Zeihan runs an agency offering “customized executive briefings” on “geopolitical strategist” and “international affairs.” His customized briefing wouldn’t grant their fee if they said, “don’t worry, everything will keep getting better, just do your best.”
There’s money to be made with pessimism. Catastrophes are horrifying but also enticing. This is why newspapers mostly print bad news, and you need to get out of your way to find a consistent stream of good ones.
I’m not accusing Zeihan of being intentionally deceiving, but it seems clear his incentives are geared towards pessimism. People can go down counterproductive paths on good intentions. It might turn out I’m doing that right now.
People have value even when they don’t earn a paycheck!
All the above could be field away as difference in opinions (but I encourage you to read The Beginning of Infinity to see why optimism is the only rational path towards problem-solving). I’m probably being over critical in my cherry picked synthesis and am sure there’s a lot of valuable insight in Zeihan and Bremmer’s work.
Something I find hard to excuse, however, is how the three amigos in the podcast seem to view children and elderly people. Maybe if you were to speak with them in person, it would be clear that they love their children as well as their parents and grandparents, but that’s not what I got from the conversation.
They seem to think retired people are useless because they don’t earn money and that couples have fewer children these days because they no longer can use them as free labor on the farm—”they are just an expense.”
What the heck?! People are more than the money they put into the economy.
Children are wonderful people in their own right, not incomplete humans waiting to be molded to fulfill whatever ambitions or needs parents have for them.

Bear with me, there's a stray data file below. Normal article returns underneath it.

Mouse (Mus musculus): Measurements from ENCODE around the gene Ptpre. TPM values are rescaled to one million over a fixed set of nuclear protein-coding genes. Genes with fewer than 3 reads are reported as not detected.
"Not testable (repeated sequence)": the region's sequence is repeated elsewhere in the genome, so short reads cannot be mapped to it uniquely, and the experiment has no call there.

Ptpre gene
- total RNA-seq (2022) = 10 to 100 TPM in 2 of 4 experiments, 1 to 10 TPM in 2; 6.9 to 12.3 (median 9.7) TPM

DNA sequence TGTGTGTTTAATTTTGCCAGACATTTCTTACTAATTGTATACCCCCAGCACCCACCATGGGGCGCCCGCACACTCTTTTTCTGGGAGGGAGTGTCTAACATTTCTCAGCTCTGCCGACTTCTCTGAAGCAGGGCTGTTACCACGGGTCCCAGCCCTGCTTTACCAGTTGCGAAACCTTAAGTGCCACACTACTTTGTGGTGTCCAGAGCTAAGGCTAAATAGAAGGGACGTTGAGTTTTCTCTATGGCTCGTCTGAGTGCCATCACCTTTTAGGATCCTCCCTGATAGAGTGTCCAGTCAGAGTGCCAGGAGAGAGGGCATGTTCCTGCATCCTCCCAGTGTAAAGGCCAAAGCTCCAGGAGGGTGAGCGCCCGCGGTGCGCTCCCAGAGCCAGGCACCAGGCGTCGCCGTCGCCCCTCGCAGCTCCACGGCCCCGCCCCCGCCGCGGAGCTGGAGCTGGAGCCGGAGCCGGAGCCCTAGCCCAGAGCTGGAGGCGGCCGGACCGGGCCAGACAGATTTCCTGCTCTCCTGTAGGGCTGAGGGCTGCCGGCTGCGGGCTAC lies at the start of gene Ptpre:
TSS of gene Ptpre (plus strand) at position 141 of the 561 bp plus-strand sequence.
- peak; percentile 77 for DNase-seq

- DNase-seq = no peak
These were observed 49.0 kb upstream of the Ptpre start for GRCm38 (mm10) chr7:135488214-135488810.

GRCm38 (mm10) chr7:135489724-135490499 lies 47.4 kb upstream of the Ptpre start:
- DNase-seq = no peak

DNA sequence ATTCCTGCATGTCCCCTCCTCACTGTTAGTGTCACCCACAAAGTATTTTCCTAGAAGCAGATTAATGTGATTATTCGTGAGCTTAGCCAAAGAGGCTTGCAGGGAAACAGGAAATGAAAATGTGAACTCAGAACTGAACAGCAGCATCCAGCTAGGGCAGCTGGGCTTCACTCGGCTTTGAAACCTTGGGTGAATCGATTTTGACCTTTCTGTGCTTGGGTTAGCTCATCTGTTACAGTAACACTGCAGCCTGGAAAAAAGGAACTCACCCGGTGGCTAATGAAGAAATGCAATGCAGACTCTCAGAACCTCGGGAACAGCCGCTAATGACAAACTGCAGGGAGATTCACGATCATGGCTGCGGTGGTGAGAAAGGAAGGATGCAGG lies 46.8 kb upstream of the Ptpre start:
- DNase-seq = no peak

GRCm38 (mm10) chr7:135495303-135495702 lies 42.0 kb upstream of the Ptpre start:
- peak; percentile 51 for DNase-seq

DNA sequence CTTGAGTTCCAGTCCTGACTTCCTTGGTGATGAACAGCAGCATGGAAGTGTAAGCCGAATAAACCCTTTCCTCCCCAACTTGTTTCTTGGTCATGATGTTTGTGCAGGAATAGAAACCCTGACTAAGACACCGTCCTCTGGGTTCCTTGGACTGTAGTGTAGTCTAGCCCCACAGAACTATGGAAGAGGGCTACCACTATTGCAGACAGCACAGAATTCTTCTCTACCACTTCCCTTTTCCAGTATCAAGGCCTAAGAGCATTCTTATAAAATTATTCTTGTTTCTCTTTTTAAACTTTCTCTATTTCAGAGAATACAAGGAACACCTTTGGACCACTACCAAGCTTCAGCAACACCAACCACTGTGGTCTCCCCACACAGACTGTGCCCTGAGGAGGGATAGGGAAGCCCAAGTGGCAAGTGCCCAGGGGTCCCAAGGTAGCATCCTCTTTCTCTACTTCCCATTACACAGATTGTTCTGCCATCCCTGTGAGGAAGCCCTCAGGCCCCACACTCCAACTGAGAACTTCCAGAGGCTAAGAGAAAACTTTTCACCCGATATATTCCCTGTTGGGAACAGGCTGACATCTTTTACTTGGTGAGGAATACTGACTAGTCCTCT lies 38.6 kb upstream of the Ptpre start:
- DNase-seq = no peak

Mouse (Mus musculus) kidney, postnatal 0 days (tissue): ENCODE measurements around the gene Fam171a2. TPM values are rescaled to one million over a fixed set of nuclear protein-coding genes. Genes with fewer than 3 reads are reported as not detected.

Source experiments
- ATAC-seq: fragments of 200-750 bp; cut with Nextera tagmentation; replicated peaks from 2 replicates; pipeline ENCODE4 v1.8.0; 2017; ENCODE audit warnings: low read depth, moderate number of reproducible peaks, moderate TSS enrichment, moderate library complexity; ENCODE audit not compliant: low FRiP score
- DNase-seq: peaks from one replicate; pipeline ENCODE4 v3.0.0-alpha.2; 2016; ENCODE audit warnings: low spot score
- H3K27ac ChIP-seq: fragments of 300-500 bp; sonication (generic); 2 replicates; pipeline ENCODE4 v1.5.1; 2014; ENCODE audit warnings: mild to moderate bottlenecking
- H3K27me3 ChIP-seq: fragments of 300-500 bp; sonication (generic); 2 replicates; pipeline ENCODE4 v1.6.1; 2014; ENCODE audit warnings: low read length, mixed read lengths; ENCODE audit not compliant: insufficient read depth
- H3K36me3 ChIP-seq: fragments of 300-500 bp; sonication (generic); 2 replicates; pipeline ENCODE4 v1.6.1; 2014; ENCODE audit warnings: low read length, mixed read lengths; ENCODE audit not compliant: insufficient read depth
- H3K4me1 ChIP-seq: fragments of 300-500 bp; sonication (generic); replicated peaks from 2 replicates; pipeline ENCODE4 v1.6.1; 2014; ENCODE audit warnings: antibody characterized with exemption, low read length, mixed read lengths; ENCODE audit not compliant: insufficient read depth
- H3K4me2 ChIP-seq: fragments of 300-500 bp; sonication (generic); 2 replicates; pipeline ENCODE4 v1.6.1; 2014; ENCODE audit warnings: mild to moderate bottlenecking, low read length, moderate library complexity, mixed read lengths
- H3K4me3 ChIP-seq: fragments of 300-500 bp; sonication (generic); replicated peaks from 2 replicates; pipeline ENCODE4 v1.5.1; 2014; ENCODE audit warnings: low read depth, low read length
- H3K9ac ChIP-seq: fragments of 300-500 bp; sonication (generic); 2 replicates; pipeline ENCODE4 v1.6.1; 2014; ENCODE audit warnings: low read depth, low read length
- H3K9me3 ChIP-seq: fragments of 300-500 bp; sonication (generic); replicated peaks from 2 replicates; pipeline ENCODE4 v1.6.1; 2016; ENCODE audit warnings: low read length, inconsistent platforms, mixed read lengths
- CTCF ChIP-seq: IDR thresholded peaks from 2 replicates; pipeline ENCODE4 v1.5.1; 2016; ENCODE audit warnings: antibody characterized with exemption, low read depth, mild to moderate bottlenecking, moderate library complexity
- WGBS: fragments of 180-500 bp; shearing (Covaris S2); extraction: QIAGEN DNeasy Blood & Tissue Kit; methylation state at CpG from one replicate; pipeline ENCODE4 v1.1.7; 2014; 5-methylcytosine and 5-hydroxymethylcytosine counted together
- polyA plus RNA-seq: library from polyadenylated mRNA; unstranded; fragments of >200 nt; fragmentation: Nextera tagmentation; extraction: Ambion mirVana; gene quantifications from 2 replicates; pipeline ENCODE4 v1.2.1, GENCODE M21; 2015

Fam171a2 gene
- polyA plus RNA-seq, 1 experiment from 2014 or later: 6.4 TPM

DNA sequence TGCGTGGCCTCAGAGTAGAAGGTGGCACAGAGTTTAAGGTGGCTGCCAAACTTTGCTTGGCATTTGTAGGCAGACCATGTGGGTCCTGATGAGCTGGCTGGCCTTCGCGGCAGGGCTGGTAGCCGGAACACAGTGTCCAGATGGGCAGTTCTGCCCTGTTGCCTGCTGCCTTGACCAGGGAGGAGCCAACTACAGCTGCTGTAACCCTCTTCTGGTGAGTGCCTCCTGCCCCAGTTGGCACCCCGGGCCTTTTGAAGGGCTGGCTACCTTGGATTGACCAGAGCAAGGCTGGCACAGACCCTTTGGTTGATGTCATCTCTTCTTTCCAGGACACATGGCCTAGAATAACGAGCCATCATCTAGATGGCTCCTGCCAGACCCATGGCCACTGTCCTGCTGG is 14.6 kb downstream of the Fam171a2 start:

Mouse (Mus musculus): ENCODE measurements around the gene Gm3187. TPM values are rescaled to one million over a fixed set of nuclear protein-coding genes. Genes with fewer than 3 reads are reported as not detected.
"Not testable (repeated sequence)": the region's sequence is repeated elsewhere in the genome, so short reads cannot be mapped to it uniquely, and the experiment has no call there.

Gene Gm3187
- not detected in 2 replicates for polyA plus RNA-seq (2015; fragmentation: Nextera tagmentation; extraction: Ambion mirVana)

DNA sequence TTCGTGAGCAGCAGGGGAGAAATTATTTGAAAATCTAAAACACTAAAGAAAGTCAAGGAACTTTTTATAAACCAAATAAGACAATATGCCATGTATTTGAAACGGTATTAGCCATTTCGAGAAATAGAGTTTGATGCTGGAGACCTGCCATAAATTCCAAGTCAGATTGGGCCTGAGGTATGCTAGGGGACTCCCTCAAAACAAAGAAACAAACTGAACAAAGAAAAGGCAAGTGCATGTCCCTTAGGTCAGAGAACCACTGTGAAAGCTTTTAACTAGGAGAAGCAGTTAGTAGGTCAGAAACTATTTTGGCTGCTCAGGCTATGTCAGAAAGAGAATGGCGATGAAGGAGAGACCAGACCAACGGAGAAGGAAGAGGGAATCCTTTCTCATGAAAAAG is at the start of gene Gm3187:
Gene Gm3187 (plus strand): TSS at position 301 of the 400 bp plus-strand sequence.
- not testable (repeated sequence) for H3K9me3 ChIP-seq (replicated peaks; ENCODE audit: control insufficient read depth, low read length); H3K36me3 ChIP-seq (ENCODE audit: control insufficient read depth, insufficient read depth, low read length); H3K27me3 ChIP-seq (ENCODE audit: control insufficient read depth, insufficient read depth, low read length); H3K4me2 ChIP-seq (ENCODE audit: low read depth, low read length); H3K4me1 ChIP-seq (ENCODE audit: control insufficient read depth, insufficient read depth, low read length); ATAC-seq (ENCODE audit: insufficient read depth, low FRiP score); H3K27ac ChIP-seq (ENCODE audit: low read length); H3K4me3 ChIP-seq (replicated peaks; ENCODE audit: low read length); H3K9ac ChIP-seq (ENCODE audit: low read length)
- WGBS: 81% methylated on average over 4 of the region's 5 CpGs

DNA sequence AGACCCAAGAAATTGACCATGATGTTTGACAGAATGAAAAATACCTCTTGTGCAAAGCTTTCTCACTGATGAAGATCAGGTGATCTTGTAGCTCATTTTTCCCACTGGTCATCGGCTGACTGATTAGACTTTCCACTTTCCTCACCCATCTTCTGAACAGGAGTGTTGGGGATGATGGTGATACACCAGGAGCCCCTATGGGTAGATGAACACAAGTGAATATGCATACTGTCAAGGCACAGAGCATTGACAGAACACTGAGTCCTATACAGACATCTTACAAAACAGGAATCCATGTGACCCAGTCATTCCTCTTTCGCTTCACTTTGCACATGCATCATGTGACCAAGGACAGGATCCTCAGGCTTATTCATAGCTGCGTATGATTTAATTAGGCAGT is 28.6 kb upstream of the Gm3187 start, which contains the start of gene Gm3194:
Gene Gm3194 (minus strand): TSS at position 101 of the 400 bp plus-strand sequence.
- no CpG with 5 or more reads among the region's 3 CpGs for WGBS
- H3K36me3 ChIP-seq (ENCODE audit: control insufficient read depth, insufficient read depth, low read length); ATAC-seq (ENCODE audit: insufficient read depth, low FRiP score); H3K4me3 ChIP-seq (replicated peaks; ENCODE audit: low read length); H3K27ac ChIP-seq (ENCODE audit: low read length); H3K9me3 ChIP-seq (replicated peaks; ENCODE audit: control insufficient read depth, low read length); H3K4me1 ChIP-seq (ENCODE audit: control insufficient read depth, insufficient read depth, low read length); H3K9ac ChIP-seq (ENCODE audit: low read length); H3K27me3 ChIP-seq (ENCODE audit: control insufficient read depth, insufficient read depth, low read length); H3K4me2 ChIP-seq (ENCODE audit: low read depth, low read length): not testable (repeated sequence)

Old people are a treasury of wisdom and stories. Many of them keep contributing to society way past their retirement, if they’re lucky enough to have good health. Personal anecdote on that note: I know several families where the grandparents help with childcare, sparing hefty fees.
I’ll admit, I don’t have a premium Making Sense subscription, so I didn’t listen to the whole conversation. Maybe it took a better, constructive turn after the part available to everyone. But I don’t know if I’d have kept listening after the initial premise, even if I could have.
If I have to listen to prophecies of doom for how the West will crumble under it’s own weight, I’d rather listen to Balaji Srinivasan. At least he comes up with alternatives that aim to empower individuals to thrive.
Every day, new knowledge is created. Things that seemed impossible in the past, like flying, are now mundane. We can expect that things that seem impossible to us today will be equally mundane in the future. There is no such thing as “the world as we know it” or “global order” because everything is in constant flux and trending towards improvement.
The end of the world as we know it today is really just the beginning. It’s up to us whether to make it the beginning of the end or the beginning of infinity.
Cover image by Marcus Castro on Unsplash.